Class Notes (810,228)
Canada (494,007)
Sociology (2,416)
SOCA01H3 (591)
Lecture 2

Lecture 2 - Theoretical Approaches to Sociology.docx

4 Pages
Unlock Document

University of Toronto Scarborough
Ivanka Knezevic

Theoretical Approaches to Sociology Thomson and Naiman: Two Levels of Social Structure Sociologists analyse two levels of social structure that frame and influence human agency:  Microstructures: patterns of intimate social relations formed during face-to-face interaction  Macrostructures: overarching patterns of social relations in whole societies  Other sociologists also consider mesostructures and global structures Sociological Imagination  Coined by C. Wright Mills (1959)  Sociological imagination shows you the connection between personal troubles and public issues (micro and macro structures). Social problems can only be addressed if this connection is understood  Naiman defines it as: personal troubles should be connected to issues of distal power Elements of the Sociological Approach Theory: a tentative explanation of some aspect of social life stating how and why specific facts are connected Research: the process of carefully observing social reality to test the validity of a theory Values: ideas about desirability/worth of attributes, people, objects and processes  Value-free sociology is impossible, but a sociologist’s biases must be declared and minimized by rigorous research methods (Naiman) Main Theoretical Approaches in Sociology Structural Functionalism (Thomson: Functionalism):  How is social order supported by macrostructures? Neo-Marxism (Thomson: Conflict Theory):  How is social inequality maintained and challenged? Symbolic Interactionism (Thomas: Microsociology):  How do people create meaning (understand events) when they communicate in micro level settings Feminism: the doctrine advocating social, political, and all other rights of women equal to those of men  What are the social sources of patriarchy in both macro and micro settings Post-Modernism:  What diverse understandings of society do (individual and collective) human actors have Functionalism (19 c anthropology) and Structuralism (1940s American sociology) Mostly macrosociology Naiman: an “order theory” 1. Human behaviour is governed by stable patterns of social relations (“social structures”). Most patterns have a function in maintaining society 2. Social structures are based on functional interdependence (like organs in a body) or shared values (difference between functionalism and structuralism) 3. Re-establishing equilibrium is the best way to stop social problems 4. Problem: explanation of change (difference between functionalism and structuralism; structuralism has a strong preference for stability over change). Emile Durkheim Conscience collective (collective consciousness) exists in all societies Traditional societies are based on mechanical solidarity: members are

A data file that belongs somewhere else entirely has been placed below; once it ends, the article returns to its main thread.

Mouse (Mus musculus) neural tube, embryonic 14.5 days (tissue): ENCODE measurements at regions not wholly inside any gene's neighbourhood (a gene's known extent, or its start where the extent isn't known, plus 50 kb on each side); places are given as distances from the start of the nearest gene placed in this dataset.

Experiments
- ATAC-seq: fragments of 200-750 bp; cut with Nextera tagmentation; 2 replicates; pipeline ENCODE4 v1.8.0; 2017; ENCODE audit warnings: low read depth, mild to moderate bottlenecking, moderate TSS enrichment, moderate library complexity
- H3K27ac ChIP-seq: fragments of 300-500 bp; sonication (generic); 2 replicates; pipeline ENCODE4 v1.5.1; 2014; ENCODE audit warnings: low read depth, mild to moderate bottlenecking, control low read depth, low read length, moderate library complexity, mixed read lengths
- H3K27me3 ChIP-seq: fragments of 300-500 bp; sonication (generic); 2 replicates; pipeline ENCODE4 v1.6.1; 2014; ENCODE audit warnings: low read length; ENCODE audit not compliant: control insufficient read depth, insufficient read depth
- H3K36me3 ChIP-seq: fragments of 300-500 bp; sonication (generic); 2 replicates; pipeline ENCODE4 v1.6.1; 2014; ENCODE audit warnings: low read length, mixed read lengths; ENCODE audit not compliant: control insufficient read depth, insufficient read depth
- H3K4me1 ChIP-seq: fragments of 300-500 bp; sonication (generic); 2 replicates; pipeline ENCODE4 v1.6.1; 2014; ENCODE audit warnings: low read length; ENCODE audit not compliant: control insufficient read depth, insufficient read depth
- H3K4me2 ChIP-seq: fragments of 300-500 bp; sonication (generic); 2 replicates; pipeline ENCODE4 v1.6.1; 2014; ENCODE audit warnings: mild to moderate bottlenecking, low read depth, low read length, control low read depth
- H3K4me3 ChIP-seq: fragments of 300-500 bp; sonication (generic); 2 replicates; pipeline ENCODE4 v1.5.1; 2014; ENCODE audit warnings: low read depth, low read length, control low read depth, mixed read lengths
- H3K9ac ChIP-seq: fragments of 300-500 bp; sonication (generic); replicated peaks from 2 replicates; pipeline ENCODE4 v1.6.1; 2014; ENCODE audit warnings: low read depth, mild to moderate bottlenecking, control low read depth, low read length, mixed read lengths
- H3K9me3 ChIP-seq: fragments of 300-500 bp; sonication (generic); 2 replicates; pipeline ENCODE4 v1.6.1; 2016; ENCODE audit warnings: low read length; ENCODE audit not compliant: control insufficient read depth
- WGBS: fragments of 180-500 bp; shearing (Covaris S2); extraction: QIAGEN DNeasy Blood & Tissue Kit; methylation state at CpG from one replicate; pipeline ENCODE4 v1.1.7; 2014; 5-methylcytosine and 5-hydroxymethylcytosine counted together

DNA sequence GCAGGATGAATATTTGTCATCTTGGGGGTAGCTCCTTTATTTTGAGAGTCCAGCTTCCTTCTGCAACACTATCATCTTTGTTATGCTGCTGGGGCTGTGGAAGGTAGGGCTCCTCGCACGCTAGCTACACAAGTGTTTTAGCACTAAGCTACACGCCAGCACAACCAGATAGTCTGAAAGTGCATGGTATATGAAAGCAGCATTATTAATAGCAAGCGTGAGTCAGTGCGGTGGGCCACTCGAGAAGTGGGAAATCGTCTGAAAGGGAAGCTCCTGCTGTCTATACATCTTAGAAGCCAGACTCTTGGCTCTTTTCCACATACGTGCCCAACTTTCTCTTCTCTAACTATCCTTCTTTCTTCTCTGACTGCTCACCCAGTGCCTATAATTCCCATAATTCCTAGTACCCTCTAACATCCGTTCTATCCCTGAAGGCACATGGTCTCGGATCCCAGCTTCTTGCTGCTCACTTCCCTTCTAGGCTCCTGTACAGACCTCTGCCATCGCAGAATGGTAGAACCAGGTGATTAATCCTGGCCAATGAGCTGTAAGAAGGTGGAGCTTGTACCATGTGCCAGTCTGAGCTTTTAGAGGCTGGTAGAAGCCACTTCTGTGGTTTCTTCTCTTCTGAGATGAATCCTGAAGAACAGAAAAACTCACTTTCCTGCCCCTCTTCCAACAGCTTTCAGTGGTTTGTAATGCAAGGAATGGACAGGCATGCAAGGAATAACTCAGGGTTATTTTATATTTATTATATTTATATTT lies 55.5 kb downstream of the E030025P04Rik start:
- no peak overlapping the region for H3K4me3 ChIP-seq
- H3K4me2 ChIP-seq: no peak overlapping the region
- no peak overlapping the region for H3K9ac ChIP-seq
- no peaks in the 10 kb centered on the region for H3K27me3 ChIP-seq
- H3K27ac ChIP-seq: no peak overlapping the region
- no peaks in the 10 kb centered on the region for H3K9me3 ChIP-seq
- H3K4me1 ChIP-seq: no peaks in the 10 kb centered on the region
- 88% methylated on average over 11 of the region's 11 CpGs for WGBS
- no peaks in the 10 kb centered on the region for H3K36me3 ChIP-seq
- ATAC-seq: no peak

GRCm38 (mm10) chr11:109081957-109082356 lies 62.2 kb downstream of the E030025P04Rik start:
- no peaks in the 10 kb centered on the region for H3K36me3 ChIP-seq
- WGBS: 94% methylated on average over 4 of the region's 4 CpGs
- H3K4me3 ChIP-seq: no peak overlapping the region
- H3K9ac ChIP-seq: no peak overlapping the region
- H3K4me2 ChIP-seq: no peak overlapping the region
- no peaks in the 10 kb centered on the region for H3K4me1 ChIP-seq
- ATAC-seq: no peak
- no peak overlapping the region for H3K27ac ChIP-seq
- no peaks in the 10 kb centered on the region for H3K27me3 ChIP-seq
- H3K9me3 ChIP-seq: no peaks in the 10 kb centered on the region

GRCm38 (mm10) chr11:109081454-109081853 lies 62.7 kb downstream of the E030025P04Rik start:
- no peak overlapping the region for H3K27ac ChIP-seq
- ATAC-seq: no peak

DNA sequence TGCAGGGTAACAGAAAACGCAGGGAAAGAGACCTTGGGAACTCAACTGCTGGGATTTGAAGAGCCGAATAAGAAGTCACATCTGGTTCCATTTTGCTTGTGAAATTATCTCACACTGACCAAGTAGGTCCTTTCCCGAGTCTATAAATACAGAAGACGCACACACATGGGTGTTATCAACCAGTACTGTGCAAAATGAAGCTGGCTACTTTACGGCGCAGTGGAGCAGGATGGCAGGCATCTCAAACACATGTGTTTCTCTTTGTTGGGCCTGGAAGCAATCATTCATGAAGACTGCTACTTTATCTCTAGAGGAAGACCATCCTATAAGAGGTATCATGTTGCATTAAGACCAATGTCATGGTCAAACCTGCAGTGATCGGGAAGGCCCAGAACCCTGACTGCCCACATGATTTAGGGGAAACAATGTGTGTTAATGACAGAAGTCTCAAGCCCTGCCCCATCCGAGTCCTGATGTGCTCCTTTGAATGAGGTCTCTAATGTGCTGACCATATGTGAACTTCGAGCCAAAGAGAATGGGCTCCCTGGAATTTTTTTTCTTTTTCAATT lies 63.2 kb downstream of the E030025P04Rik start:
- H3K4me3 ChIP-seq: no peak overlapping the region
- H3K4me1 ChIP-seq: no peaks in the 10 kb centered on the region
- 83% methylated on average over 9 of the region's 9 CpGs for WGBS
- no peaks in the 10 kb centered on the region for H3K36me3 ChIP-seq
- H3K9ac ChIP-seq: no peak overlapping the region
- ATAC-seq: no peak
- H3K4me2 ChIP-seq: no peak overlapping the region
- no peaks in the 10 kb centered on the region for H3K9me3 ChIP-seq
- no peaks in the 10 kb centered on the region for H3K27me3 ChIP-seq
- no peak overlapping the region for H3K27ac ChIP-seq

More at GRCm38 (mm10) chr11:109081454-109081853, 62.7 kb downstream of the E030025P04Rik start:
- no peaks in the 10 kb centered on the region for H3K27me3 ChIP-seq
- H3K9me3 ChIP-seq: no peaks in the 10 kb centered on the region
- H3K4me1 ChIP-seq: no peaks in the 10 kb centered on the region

More Less

Related notes for SOCA01H3

Log In


Don't have an account?

Join OneClass

Access over 10 million pages of study
documents for 1.3 million courses.

Sign up

Join to view


By registering, I agree to the Terms and Privacy Policies
Already have an account?
Just a few more details

So we can recommend you notes for your school.

Reset Password

Please enter below the email address you registered with and we will send you a link to reset your password.

Add your courses

Get notes from the top students in your class.